If It Smells like Fish – It’s Usually Fish. Same goes for Sexism.

There are some cases in my every day life where I am not too sure if I am being treated differently due to the fact that I am a woman or not. Sometimes I wonder to myself, if it could be a combination of things, such as age, rank or job description – not just my gender. Or if I am just looking for excuses and it really is my gender. I sound confusing because I am confused. Let me give you an example.
An older, very respected gentleman works in my company. He wears vests and a smile every morning. He is kind, respectful to others and very knowledgeable. I will call him John. John is a family man. He is well respected in the company and no one has a bad word to say about him. I too enjoy being in the company of  John and appreciate his feedback. We grab coffee sometimes and discuss life, our positions and our co-workers.
In the last couple of months, I have been put in a project with John. My role is just to manage the project, and he is to provide expertise. In each meeting however, John keeps mentioning he will have meetings with the other people to take various aspects forward. He added, he will invite me to meetings again when he feels its necessary. When I suggested it wouldn’t be harmful to have me involved, he said I have too much work as it is.
And from then on out, when I suggested updating a document or changing a slide, he would assign the task to other people, as he stated I have too much to do.
Now, it is very kind that someone keeps an eye out for you. And it is very kind that John was so observant. Yet – I find it very patronizing. I manage my workload well, I don’t stay late in the office and I meet every deadline. I eat my lunch, have coffee breaks and manage to find time to go to the gym over lunch. I do have a lot of work – but I can look out for myself and manage the load by myself. I am not used to having someone who is not my boss determine how my time is spent.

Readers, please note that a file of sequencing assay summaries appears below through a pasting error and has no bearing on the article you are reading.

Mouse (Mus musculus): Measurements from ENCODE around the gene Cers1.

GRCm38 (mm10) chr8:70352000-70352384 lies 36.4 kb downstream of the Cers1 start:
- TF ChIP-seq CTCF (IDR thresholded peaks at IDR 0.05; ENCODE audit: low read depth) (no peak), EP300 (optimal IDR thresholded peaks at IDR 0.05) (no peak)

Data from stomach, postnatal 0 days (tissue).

I may be overreacting, but I feel John is looking out too far for me in a professional setting. Simply said, I don’t need someone to father me at work. Don’t get me wrong, I truly feel John acts out of the best intentions. I believe he aims to not see me work myself into a grave. But I should be able to determine that on my own, no?
Which brings me to my original point. Was this an act of sexism? I generally believe he sees me as this young female who can’t say no and he is trying to help. Yet, I don’t want to be seen as a young female, I want to be seen as an aspiring professional. Neither my age nor my gender should determine how I am being treated or how I should be treated. That to me is the core belief of equality.
When I spoke about this with a coworker of mine – she rolled her eyes and said it had nothing to do with my gender as she knows John very well. But this just reminded me of the many times women get shot down when they are being discriminated against. We are always called emotional, sensitive or silly because no one wants to deal with discomfort in their lives. Life would be great if we all got along, wouldn’t it?
On the other hand, perhaps it is really just a kind professional gesture and I am getting it all wrong. Maybe because I am a feminist, I just see gender as a part of the equation wherever I go.
Either way, I will never know what makes John act overprotective of my workload because I doubt John knows himself. Many times we are steered by stereotypes. Our perception is steered by what we are told to see and sometimes it is steered by how much of ourselves we see in others. Just claiming sexism would be wrong. Yet to say my gender doesn’t play a central role in many situations would also be wrong.
In either case, I should have stood up for myself and just said in the meeting: Oh I think I have a good handle on the workload myself thank you very much though. Having a voice is something I am not used to as a woman. It is a kind of sexism I oppose on myself. And I hope with time, I will learn not to be sexist towards myself.

Beware Of Gender

In the recent weeks, I have been in the process of hiring a one year intern. I have been through the hiring process before and I keep up to date with recent hiring techniques. For example, always asking the same questions to each applicant, figuring out their skills and approach rather than the knowledge they have already accumulated. The goal is to focus to find the key strengths you are looking for in this position and finding the potential rather than checking off tick boxes. I genuinely believe everyone has a skill they bring to the table, it just might not be the one you are looking for.